Congenital hypothyroidism: Screening, diagnosis, management,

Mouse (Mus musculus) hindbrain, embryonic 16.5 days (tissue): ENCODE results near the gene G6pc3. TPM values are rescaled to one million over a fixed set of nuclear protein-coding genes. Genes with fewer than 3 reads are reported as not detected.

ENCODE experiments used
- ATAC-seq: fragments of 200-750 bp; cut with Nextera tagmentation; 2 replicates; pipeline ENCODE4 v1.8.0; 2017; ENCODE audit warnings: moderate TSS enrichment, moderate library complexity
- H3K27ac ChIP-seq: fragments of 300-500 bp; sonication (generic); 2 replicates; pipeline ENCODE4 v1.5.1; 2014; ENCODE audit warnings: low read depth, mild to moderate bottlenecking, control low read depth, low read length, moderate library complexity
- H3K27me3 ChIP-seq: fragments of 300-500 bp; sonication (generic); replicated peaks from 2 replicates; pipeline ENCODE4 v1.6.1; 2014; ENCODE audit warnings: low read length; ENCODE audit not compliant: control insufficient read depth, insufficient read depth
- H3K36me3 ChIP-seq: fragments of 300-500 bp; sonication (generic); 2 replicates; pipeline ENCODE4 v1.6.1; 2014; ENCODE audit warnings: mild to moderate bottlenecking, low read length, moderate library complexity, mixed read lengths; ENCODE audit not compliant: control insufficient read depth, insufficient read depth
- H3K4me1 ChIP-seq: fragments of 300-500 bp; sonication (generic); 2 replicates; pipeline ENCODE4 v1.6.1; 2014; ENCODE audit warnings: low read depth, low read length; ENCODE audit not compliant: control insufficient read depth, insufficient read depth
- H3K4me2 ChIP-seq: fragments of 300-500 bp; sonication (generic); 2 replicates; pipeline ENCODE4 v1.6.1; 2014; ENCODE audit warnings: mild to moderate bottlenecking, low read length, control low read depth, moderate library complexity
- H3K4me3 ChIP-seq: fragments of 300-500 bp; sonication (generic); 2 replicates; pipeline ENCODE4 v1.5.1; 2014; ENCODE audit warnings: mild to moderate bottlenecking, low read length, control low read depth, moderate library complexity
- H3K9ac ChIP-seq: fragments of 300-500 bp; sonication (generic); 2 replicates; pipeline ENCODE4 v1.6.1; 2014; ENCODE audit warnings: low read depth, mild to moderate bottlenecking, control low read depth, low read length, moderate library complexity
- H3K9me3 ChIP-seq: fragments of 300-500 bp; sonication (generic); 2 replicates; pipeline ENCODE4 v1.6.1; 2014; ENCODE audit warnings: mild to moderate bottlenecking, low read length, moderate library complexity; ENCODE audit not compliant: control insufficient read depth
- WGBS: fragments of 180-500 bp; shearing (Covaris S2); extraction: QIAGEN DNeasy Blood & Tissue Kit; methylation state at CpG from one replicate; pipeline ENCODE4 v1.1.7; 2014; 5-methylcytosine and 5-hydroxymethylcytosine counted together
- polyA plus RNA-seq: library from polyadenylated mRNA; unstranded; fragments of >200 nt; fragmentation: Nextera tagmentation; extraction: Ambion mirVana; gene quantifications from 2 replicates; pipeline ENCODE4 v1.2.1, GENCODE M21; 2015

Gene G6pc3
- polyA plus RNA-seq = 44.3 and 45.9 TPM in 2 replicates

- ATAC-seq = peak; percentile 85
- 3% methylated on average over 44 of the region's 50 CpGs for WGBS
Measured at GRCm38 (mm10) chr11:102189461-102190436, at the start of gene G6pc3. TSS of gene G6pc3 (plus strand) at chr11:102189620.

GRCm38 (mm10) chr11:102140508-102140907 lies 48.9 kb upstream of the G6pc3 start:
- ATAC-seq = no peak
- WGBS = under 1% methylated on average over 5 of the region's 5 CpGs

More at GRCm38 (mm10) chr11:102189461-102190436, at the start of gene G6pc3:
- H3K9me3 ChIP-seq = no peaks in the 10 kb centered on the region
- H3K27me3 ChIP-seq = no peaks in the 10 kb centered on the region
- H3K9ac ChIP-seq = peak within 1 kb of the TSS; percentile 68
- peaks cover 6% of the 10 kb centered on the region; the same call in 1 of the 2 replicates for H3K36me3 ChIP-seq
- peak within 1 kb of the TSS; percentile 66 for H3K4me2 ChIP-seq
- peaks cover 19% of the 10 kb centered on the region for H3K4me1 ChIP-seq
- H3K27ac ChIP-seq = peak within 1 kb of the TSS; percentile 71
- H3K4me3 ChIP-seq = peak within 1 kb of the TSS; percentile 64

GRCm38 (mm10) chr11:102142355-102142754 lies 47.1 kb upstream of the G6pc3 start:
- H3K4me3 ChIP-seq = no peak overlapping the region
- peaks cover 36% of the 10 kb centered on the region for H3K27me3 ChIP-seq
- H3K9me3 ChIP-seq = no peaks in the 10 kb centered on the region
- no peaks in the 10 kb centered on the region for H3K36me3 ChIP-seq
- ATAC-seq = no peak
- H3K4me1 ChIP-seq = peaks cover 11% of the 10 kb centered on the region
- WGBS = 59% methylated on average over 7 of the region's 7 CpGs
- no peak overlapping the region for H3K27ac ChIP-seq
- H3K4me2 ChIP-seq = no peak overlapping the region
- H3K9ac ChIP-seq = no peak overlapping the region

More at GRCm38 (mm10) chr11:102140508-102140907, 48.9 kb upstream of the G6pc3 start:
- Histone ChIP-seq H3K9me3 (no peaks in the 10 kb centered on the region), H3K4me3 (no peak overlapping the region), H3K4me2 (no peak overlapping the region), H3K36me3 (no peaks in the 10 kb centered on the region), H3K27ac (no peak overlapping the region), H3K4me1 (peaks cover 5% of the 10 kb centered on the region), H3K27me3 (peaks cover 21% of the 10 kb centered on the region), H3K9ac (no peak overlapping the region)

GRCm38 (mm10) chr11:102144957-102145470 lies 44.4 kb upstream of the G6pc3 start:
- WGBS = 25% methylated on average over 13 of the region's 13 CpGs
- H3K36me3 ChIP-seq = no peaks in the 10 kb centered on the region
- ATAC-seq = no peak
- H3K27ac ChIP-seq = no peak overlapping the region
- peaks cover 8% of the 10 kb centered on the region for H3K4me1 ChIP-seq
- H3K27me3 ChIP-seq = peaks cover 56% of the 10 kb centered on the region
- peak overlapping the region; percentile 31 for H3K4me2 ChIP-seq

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Congenital hypothyroidism (CH) is one of the most common causes of preventable mental retardation. Thyroid hormone has an essential role in the brain development during the first 2–3 years of life. Incidence of CH is 1:3000–1:4000 live births, but there is evidence that its incidence is increasing. Majority of newborn babies do not exhibit obvious clinical signs and symptoms until the age of 3 months due to either some residual thyroid function or transplacental passage of maternal thyroid hormone. Common clinical symptoms include lethargy, sleepiness, poor feeding, constipation, and prolonged jaundice. Other common findings on clinical examination include macroglossia, large fontanels, umbilical hernia, and hypotonia. Neonatal screening for CH is practiced in the developed countries for the last three decades, and various studies show that normal cognitive function is attainable with early detection and treatment. This review discusses different protocols being used for screening. It highlights recent recommendation of screening and retesting cutoffs. Thyroid imaging can help in differentiating underlying etiology, either thyroid dysgenesis or dyshormonogenesis. Treatment with levothyroxine (L-T4) 10–15 mcg/kg should be started immediately after diagnosis without delaying for imaging purposes. Frequent and vigilant monitoring with L-T4 dose adjustment is mandatory in infancy and childhood to achieve normal physical growth and neurodevelopment. Children with CH are followed by different pediatric specialties including general pediatricians, neonatologists, developmental pediatricians, and endocrinologists and in primary care; therefore, it is essential to increase the awareness of monitoring protocols among all physicians.....;year=2017;volume=6;issue=2;spage=64;epage=70;aulast=Ahmad
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